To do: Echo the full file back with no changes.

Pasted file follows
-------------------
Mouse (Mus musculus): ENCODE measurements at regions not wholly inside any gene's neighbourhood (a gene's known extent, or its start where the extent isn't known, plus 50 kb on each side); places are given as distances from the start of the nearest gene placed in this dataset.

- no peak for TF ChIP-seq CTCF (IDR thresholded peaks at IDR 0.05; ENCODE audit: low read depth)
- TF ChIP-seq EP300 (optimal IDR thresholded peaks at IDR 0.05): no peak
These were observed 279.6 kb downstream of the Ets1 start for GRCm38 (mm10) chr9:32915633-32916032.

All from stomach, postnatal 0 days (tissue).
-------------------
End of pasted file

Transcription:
Mouse (Mus musculus): ENCODE measurements at regions not wholly inside any gene's neighbourhood (a gene's known extent, or its start where the extent isn't known, plus 50 kb on each side); places are given as distances from the start of the nearest gene placed in this dataset.

- no peak for TF ChIP-seq CTCF (IDR thresholded peaks at IDR 0.05; ENCODE audit: low read depth)
- TF ChIP-seq EP300 (optimal IDR thresholded peaks at IDR 0.05): no peak
These were observed 279.6 kb downstream of the Ets1 start for GRCm38 (mm10) chr9:32915633-32916032.

All from stomach, postnatal 0 days (tissue).